Imaginary Heroes A hot boy kiss is one of two queer moments in Dan Harris' comedy/drama that aims at showing the implosion of yet another affluent family following the sudden death of a teenager. Think Ice Storm and Donnie Darko as the American Dream goes terribly awry in the bosom of a suburban family.
Transamerica Felicity Huffman is Bree, a person approaching a sex change who still has a little unfinished business: a now fully-grown son from a long-ago one-night-stand. Bree bails the kid (Kevin Zegers) out of jail, and they go on a rambunctious car-trip with pit-stops in places that hold painful memories for one or the other. Huffman and Zegers have the off-kilter chemistry needed for a story where a messed-up kid discovers that his weird female companion is actually his even stranger birthdad. Duncan Tucker pushes the envelope without losing sympathy for his characters. Some hilarious moments involve misplaced trust in a charming hitchhiker and an odd truth revealed in a car's rear mirror.
Girl Play Two women cast as unlikely lovers in a theatre comedy about the perils of lesbian bed-death find that their real lives can't compete with their onstage chemistry.
The Squid and the Whale Noah Baumbach's funny and painful account of what it was like to survive his novel-writing parents' messy divorce in 1986 Brooklyn. Walt, 16, and Frank, 12, are nicknamed "Chicken" and "Pickle" by mom (Laura Linney), while dad, Bernard (Jeff Daniels), is more possessive than affectionate. This family competes over everything: tennis, rival careers, infidelities. Bernard and Walt fight over one of Bernard's teenaged students. A harrowing climax features the image of a large stuffed whale trying to swallow a giant squid, from a diorama at The Museum of Natural History. The image, whose metaphorical weight is neatly foreshadowed in a beautiful monologue by Jesse Eisenberg, washes over a close-up of Walt's lightly freckled face. The film may offer a climb up Oscar's greasy pole for Eisenberg and Daniels.
Thumbsucker Justin Cobb, the narrator of Walter Kirn's wildly funny novel (an amazing Lou Pucci), needs a lot of help to quit a shameful habit, from a Zen-spouting orthodontist; a taciturn, former-jock dad; a celebrity-obsessed mom; a closeted debate teacher; and a panoply of middle-class training wheels: Ritalin and insane competitiveness, tempered by pot and off-kilter teen sex.
Ellie Parker Naomi Watts is a supernarcissistic wannabe film actress who careens like a videogame character across the landscape of Tinseltown, going from audition to audition as she plays an increasing improbable collection of characters. The real ace in the hole is the astonishing screen chemistry between Watts and her next potential boyfriend, deliciously played by filmmaker Scott Coffey. Coffey puts his red-haired liar through the twitchy blender of a male take on a Diane Keaton-like heroine.
The Dying Gaul Craig Lucas neatly evokes an LA world he knows all too well, where beautiful people live in glass houses, virtual private museums, catch-basins for the collective wisdom of Western Civilization, wisdom its current owners seem blithely clueless about.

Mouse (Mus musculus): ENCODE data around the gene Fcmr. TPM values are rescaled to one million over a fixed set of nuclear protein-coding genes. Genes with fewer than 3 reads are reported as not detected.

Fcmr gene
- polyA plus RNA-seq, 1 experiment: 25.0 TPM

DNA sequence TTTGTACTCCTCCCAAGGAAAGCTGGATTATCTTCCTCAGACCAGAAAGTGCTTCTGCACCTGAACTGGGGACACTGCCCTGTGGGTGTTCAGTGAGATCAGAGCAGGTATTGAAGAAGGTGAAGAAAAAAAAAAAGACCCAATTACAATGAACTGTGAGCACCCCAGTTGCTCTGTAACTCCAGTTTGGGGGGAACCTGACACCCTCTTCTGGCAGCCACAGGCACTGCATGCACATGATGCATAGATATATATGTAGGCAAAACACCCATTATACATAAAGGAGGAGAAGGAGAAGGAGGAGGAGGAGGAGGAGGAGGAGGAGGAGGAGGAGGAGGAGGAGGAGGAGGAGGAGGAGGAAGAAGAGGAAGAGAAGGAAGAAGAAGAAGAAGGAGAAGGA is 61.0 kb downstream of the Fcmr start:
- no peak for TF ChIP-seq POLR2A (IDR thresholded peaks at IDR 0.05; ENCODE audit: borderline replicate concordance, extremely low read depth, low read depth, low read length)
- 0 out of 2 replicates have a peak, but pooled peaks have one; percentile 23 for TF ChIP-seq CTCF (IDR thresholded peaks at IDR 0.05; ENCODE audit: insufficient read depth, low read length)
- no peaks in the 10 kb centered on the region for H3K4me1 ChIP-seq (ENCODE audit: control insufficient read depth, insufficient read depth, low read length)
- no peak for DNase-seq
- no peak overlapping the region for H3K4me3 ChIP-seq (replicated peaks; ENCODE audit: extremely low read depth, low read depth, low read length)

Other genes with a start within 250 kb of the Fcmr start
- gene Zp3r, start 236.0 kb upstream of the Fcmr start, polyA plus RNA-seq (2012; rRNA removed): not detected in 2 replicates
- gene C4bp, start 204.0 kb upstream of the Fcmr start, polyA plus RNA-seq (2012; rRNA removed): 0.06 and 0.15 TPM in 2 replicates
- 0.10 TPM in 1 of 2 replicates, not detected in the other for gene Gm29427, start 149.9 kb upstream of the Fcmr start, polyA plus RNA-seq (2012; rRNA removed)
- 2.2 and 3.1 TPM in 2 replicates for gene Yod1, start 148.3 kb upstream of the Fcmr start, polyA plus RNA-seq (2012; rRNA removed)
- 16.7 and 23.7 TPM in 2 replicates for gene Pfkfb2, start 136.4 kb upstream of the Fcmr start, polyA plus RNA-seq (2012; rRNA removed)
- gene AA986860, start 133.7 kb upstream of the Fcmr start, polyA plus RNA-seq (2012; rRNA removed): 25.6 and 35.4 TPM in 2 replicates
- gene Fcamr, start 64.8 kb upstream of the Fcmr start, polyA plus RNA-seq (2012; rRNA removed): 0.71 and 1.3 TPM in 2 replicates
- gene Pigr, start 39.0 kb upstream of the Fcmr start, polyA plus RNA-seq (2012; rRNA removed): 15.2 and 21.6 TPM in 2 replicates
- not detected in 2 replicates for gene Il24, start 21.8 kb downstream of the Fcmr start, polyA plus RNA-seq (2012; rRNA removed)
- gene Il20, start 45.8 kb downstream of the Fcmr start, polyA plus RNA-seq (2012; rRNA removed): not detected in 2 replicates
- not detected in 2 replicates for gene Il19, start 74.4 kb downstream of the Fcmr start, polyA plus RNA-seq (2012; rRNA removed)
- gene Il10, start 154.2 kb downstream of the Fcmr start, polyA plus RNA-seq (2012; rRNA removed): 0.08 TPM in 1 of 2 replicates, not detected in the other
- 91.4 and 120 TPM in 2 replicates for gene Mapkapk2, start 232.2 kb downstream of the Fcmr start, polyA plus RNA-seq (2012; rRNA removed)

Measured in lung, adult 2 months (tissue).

Race You to the Bottom Russell Brown gives us a precisely observed comedy about the romantic misadventures of a travel writer who's skateboarding across the Kinsey Scale. Nathan (Cole Williams) has planned a weekend getaway with the woman of his life. That woman, though, has a boyfriend, and in fact so does Nathan. A sublimely funny take on an under-25 set for whom the old labels gay, fag hag, bisexual are supposedly obsolete. But as Nathan and Tara take a winery tour led by a fem guide, Nathan's long-buried resentment of blatant gays surfaces, and in turn provokes Tara's insecurity about being caught loving a guy who's on the run from the love of either sex.
Three of Hearts Susan Kaplan makes us embedded correspondents in a union between two gay men and a straight woman. Like the equally provocative documentary about a male ménage Life in a Box, Three of Hearts is an astringent but entertaining wake-up call to what's possible in the brave new world of universal marriage.
The Joy of Life Jenni Olson's awesome debut is actually two film novellas that straddle the parallel themes of ultimate joy and despair, one found in the embrace of a lover, the other in a desperate leap from one of the world's most heartbreakingly beautiful landmarks. The first describes the darkly funny, bittersweet longings of a romantic butch dyke for the many girls in her life. Transgender actor Harriet "Harry" Dodge, as the narrator, teases us with juicy tidbits from 1,001 nights of good and bad dates. Olson uses a poetic ode to the painterly light of San Francisco to shift gently into the dark second novella, confronting the siren call of the Golden Gate Bridge for troubled souls.
Women in Love Karen Everett's wryly funny chronicle of a lesbian love decade shows the filmmaker having the best sex of her life with the woman she seemingly wants to settle down with. With a nod to Ross McElwee's Sherman's March, Everett finds that the truth, however embarrassing, is best sought by talking to as many of your former girlfriends as possible.